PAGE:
• Priority 1: Strengthen resilience to immediate macro-financial and geopolitical shocks
    • Prepare for targeted reviews concentrating on portfolio resilience, especially those more susceptible to the prevailing macro-financial conditions and exposed to refinancing risk. This includes a continuation of earlier targeted reviews on Residential Real Estate (RRE) and Commercial Real Estate (CRE) lending, along with initiating a new targeted review focusing on vulnerable Small and Medium-sized Enterprise (SME).
    • Continue to be prepared for an extension of previous on-site inspections, focusing on IFRS 9 collective staging and provisioning for SMEs, retail portfolios and CRE, including collateral valuations, as well as Counterparty Credit Risk Management.
    • Expect other types of activities including deep dives on forbearance and unlikely-to-pay policies, focus on overlays as part of IFRS 9 reviews, and additional scrutiny on internal model investigations and follow up.
    • Get ready to review – and, if needed, redevelop – liquidity and funding plans, contingency planning and adequacy of collateral optimisation capabilities, as well as ALM governance and strategies. For some banks, prepare for targeted on-site inspections (OSIs) in this space.
    • For banks that have not yet undergone a targeted review on interest rate and credit spread risks, expect increased activity in this space.
  • Priority 2: Accelerate the effective remediation of shortcomings in governance and the management of climate-related and environmental risks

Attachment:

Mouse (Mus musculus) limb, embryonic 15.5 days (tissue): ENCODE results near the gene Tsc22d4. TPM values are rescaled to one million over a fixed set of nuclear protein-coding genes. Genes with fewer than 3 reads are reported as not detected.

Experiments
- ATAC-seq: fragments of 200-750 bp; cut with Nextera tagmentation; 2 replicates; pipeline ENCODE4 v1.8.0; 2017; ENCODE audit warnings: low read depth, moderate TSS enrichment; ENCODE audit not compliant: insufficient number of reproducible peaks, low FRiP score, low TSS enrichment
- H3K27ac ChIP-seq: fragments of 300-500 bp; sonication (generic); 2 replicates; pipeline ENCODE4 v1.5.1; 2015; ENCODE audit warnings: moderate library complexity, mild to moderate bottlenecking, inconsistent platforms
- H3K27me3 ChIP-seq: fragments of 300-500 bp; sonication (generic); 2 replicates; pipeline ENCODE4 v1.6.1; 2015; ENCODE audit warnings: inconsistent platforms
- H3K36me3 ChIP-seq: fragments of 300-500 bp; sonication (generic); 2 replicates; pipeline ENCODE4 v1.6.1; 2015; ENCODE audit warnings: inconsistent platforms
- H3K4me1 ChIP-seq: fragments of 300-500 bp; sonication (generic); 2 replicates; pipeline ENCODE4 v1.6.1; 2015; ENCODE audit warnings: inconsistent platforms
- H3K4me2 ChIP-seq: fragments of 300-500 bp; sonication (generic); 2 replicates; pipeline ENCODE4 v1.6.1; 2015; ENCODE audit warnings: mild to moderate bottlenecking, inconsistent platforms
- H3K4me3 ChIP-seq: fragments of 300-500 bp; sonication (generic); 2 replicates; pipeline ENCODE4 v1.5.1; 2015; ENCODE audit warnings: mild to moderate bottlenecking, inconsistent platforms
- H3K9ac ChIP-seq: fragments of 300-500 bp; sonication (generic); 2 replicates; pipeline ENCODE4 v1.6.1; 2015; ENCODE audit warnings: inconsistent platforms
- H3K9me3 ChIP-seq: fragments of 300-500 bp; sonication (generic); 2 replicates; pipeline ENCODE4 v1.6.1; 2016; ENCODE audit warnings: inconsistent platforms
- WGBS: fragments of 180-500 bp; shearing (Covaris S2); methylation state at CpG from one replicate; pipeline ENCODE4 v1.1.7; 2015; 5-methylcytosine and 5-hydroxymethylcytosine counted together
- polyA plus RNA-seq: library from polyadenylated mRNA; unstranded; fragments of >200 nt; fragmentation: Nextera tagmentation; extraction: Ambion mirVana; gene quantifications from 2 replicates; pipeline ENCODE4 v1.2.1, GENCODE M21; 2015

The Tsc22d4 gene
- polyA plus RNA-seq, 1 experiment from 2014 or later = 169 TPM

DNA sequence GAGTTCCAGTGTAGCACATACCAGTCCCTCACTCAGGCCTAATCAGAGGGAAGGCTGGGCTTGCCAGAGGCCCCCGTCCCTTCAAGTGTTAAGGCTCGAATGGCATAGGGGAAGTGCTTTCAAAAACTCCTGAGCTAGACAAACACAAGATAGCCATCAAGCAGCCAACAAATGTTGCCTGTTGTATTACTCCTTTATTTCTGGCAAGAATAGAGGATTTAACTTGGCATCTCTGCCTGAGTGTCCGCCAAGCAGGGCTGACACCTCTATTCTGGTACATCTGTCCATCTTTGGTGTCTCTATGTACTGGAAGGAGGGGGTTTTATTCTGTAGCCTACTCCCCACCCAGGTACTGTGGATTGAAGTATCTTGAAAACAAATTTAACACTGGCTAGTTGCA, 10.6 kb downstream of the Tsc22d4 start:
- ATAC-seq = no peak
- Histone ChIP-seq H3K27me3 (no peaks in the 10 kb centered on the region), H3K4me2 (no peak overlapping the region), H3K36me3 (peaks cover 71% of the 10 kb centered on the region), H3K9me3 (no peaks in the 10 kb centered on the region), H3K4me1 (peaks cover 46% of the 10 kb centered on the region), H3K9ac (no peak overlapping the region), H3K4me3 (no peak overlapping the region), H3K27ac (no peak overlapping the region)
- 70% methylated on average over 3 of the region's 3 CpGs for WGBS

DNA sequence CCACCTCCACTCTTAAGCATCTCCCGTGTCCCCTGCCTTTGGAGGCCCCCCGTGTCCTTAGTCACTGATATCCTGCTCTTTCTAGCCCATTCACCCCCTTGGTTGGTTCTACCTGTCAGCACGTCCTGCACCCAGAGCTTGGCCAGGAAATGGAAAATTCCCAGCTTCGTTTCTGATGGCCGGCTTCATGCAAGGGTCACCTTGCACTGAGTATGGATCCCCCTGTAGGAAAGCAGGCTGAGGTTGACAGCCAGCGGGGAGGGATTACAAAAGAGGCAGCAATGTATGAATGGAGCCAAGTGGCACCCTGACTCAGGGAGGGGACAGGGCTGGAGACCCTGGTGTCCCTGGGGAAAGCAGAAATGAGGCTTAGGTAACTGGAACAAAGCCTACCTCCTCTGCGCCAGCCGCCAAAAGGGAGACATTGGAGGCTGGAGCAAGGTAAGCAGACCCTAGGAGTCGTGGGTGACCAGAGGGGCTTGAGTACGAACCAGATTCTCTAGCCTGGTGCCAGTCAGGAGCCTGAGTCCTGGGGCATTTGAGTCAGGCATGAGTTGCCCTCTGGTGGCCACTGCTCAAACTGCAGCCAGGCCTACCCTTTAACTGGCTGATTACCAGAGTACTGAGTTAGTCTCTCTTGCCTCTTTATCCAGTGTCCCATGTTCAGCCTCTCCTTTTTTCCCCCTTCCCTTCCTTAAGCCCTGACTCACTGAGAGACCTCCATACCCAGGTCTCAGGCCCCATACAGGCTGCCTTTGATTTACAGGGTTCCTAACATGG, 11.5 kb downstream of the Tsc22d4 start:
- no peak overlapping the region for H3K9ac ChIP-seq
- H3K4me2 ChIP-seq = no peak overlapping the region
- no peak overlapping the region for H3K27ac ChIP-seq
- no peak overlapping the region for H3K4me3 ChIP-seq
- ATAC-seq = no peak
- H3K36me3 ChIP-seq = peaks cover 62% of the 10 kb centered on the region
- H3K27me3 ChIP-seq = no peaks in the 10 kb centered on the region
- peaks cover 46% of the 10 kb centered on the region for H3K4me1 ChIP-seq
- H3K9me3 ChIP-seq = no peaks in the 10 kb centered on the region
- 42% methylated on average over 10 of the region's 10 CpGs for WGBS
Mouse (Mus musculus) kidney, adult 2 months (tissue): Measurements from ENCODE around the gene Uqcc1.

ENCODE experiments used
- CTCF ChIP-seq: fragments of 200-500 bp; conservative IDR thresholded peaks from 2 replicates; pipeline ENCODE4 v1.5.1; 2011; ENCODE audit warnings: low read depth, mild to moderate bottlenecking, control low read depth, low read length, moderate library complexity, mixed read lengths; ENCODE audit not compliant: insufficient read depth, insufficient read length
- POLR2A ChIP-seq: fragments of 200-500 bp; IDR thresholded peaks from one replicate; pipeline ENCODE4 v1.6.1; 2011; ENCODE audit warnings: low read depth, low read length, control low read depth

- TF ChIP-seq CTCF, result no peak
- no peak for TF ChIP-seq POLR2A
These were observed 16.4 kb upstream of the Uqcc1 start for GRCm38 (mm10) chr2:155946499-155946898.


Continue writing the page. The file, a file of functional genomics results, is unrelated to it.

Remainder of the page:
• Prepare documentation and review policies around management bodies’ collective suitability and diversity, as well as risk culture and risk management in advance of the publication of supervisory expectations and best practices regarding banks’ governance and risk culture.
    • Be ready to discuss directly with the JST ongoing weaknesses in governance arrangements. Prepare for targeted reviews of bank management bodies effectiveness and in some cases OSIs.
    • Assess progress with respect to persistent risk data aggregation and reporting deficiencies, especially with respect to the draft supervisory expectations related to the implementation of risk data aggregation and risk reporting principles in 2023 and the final publication in 2024, and expect a continuation of the OSI campaign in the RDAR space.
    • Prepare documentation and adequate resources to respond to the annual questionnaire Production of the Management Report on Data Governance and Data Quality.
    • Expect further supervisory communication and targeted follow-ups regarding banks’ progress in aligning with supervisory expectations on C&E risks by the end of 2024.
    • Expect deep dives on banks’ capabilities of addressing reputational and litigation risk associated with C&E-related commitments. Targeted OSIs will continue on a stand-alone or as part of other on-site inspections (eg: Credit risk, operational risk, business model)
  • Priority 3: Further progress in digital transformation and building robust operational resilience frameworks
    • Expect targeted deep-dives on digital transformation impacts, as well as JST follow-ups on material deficiencies.
    • Keep-in mind the new publication of supervisory expectations and sharing of best practices on digital transformation strategies.
    • For the 2024 system-side cyber resilience stress test, ensure that the entire organisation is ready for an intrusive and important exercise.
    • Continue to focus on ongoing activities regarding data collection and horizontal analysis of outsourcing registers, as well as targeted reviews and OSIs on this area.

In short, at a minimum KPMG professionals would advise banks to analyse the priorities, identify the most challenging areas and the ones where supervisory activities have been already communicated as part of their supervisory examination plans and develop action plans to prepare themselves in advance. Throughout 2023, the ECB has escalated its willingness to use the full supervisory toolkit at its disposal, including the use of penalty payment where progress is not adequate. The language in the 2024-2026 priorities reinforce this shift in focus – banks should look to have a pre-emptive approach to any persistent shortcomings in their own portfolios.